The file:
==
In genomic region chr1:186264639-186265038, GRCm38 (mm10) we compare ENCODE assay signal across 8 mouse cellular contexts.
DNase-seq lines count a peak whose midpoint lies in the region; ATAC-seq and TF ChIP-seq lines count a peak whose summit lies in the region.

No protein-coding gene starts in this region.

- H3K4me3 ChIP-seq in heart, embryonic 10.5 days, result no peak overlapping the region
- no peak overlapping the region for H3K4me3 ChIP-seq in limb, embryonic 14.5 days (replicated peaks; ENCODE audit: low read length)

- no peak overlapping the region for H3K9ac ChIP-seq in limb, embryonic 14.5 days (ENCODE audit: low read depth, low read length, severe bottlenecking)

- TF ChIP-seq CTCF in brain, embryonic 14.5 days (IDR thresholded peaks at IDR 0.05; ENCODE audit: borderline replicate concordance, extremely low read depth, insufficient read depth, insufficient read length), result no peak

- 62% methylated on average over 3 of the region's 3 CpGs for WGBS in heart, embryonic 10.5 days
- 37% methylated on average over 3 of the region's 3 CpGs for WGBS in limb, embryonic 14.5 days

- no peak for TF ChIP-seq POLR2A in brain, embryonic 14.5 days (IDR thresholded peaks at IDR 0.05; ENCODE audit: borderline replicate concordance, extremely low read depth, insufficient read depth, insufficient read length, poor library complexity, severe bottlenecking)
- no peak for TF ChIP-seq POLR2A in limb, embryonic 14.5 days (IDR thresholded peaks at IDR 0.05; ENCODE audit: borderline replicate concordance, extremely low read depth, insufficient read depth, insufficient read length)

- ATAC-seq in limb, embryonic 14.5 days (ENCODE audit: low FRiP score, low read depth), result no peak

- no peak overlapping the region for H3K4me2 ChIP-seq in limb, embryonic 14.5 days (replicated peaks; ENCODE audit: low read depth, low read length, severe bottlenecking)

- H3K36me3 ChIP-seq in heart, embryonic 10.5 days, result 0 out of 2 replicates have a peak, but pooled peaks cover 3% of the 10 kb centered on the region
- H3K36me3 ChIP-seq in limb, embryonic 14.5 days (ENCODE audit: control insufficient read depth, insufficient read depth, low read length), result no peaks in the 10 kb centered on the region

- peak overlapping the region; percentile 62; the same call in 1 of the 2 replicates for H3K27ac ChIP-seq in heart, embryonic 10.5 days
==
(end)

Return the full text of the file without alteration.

In genomic region chr1:186264639-186265038, GRCm38 (mm10) we compare ENCODE assay signal across 8 mouse cellular contexts.
DNase-seq lines count a peak whose midpoint lies in the region; ATAC-seq and TF ChIP-seq lines count a peak whose summit lies in the region.

No protein-coding gene starts in this region.

- H3K4me3 ChIP-seq in heart, embryonic 10.5 days, result no peak overlapping the region
- no peak overlapping the region for H3K4me3 ChIP-seq in limb, embryonic 14.5 days (replicated peaks; ENCODE audit: low read length)

- no peak overlapping the region for H3K9ac ChIP-seq in limb, embryonic 14.5 days (ENCODE audit: low read depth, low read length, severe bottlenecking)

- TF ChIP-seq CTCF in brain, embryonic 14.5 days (IDR thresholded peaks at IDR 0.05; ENCODE audit: borderline replicate concordance, extremely low read depth, insufficient read depth, insufficient read length), result no peak

- 62% methylated on average over 3 of the region's 3 CpGs for WGBS in heart, embryonic 10.5 days
- 37% methylated on average over 3 of the region's 3 CpGs for WGBS in limb, embryonic 14.5 days

- no peak for TF ChIP-seq POLR2A in brain, embryonic 14.5 days (IDR thresholded peaks at IDR 0.05; ENCODE audit: borderline replicate concordance, extremely low read depth, insufficient read depth, insufficient read length, poor library complexity, severe bottlenecking)
- no peak for TF ChIP-seq POLR2A in limb, embryonic 14.5 days (IDR thresholded peaks at IDR 0.05; ENCODE audit: borderline replicate concordance, extremely low read depth, insufficient read depth, insufficient read length)

- ATAC-seq in limb, embryonic 14.5 days (ENCODE audit: low FRiP score, low read depth), result no peak

- no peak overlapping the region for H3K4me2 ChIP-seq in limb, embryonic 14.5 days (replicated peaks; ENCODE audit: low read depth, low read length, severe bottlenecking)

- H3K36me3 ChIP-seq in heart, embryonic 10.5 days, result 0 out of 2 replicates have a peak, but pooled peaks cover 3% of the 10 kb centered on the region
- H3K36me3 ChIP-seq in limb, embryonic 14.5 days (ENCODE audit: control insufficient read depth, insufficient read depth, low read length), result no peaks in the 10 kb centered on the region

- peak overlapping the region; percentile 62; the same call in 1 of the 2 replicates for H3K27ac ChIP-seq in heart, embryonic 10.5 days